Ask the Expert


I’m hoping you can resolve a couple of issues we are having with our dispute process.  1)  Our agents and supervisors feel that when there is an error made on call evaluation by the Quality Assurance (QA) Auditor that they should not have to follow our dispute process but just notify the QA Auditor and have the evaluation score corrected. They feel the dispute process should only be when the agent disagrees with the evaluation score. We ask that they follow the dispute process so that all discrepancies on an evaluation can be tracked and used as learning tools.  2) When an evaluation dispute is reviewed and other errors on the call were found by the reviewer, do we evaluate those even if it means the score is going to be lower or do we bring to the agent’s attention but not change the score?   


It’s always a little tricky to enforce a dispute process because there are instances in the quality process that are sometimes unique and do not necessarily fit neatly into the defined dispute procedures. This might be what’s happening at times with your group.  

  1. If the QA Auditor agrees with the error he/she made when it is brought up by agent & supervisor, then there is not really a need to run it through your entire process and essentially waste the time of your QA Auditor.  Having said that, it still needs to be tracked.  I’m not sure if you want that responsibility to be left to the QA Auditor, since reporting his/her own error might be a conflict of interest and thus might “neglect” to follow through with reporting a change.  Perhaps it can simply be added to your dispute process that any change to a quality evaluation score must be approved by the QA manager.  Then at the time of “approval,” it is logged into your dispute tracking system.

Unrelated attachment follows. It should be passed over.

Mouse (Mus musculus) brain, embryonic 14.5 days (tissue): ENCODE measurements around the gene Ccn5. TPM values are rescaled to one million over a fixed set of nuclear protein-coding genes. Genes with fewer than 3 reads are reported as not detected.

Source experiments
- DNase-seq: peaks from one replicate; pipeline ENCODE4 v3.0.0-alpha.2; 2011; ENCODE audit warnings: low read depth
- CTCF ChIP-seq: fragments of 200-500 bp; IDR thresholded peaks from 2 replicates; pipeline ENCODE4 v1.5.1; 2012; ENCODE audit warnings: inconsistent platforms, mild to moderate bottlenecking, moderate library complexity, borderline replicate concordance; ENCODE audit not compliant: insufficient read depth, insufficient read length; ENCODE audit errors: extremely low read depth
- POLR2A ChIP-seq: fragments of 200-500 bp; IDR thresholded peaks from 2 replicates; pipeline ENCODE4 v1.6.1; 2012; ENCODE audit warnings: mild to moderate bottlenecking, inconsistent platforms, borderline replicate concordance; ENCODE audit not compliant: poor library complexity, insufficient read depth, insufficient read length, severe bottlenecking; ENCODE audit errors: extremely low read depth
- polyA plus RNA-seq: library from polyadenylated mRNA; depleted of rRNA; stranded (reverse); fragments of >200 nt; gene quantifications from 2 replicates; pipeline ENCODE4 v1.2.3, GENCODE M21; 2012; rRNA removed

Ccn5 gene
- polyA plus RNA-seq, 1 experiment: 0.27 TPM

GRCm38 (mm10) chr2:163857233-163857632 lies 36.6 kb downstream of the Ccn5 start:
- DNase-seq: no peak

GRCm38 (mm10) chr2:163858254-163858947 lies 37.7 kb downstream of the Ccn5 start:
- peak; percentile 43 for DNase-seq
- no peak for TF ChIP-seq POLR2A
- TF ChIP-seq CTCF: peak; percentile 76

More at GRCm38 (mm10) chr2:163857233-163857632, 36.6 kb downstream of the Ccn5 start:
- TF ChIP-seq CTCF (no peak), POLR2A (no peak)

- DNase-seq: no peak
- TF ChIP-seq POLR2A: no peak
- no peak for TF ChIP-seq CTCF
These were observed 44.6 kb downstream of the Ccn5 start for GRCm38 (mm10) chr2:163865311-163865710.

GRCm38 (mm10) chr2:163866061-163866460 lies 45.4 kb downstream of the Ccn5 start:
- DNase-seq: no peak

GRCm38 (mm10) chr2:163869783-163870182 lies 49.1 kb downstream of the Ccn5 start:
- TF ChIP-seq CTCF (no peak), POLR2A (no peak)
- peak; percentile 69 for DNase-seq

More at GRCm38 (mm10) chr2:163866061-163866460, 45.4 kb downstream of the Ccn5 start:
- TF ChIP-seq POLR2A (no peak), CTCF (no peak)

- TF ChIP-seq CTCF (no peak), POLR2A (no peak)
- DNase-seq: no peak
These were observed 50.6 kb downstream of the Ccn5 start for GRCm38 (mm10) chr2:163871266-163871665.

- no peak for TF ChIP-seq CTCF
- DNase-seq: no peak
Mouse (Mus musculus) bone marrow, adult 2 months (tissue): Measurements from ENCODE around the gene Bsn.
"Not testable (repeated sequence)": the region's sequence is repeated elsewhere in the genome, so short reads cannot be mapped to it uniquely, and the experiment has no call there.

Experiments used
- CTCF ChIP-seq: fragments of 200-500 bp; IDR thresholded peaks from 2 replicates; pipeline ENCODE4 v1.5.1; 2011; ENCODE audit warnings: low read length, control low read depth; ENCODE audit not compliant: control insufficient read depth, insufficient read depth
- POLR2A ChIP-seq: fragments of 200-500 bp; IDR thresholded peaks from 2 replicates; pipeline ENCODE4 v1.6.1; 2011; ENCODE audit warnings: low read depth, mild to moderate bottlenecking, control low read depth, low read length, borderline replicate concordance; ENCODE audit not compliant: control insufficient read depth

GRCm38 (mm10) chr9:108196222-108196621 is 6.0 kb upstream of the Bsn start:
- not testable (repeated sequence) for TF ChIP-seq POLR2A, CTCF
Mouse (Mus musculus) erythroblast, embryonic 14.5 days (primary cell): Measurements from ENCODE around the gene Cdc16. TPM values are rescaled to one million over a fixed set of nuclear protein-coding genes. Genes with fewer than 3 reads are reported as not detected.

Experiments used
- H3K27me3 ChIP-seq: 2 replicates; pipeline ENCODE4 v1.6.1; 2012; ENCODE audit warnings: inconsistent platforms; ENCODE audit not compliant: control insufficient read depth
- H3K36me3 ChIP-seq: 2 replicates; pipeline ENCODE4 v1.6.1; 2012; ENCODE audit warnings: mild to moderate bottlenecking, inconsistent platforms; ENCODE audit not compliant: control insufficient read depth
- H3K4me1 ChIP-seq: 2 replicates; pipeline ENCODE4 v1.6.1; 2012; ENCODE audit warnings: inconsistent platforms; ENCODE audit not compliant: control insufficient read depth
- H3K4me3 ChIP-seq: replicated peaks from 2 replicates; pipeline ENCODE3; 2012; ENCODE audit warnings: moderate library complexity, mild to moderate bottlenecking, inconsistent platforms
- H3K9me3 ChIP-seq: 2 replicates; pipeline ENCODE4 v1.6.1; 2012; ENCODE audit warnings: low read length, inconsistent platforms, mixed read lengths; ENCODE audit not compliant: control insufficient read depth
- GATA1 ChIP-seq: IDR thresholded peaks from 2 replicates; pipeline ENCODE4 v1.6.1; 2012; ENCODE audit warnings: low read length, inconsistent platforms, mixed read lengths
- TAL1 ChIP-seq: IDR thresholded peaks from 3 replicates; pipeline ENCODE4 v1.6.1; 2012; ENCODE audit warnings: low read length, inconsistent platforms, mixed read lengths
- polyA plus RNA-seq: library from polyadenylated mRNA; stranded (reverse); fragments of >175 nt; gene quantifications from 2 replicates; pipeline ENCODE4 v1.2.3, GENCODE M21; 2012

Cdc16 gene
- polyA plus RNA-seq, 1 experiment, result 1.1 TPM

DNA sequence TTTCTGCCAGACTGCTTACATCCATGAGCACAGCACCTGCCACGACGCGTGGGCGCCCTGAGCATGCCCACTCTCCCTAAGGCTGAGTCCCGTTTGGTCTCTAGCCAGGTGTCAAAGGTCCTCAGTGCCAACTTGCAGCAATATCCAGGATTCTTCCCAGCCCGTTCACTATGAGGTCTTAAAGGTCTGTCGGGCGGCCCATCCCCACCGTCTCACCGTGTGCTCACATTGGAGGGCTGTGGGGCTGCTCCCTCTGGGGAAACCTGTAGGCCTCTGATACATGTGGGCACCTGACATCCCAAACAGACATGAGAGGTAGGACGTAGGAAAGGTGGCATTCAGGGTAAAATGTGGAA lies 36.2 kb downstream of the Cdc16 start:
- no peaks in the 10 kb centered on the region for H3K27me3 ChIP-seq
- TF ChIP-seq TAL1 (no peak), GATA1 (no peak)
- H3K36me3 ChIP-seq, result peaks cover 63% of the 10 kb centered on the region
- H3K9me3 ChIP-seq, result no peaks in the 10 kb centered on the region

2. When other errors are discovered upon review of a disputed score, I would recommend simply learning from the error in evaluation but not lower the agent’s score with this additional finding.  It could be perceived as “punishment” by the agent for bringing up the dispute by digging up additional problems with the call.  If there really is a behavior issue in the call, then that behavior will undoubtedly come up again in subsequent calls where there will be an opportunity to coach to it without it getting all tangled up in the dispute process where there is a risk that any coaching given about this new “finding” would be resented and thus have no positive impact on the agent performance.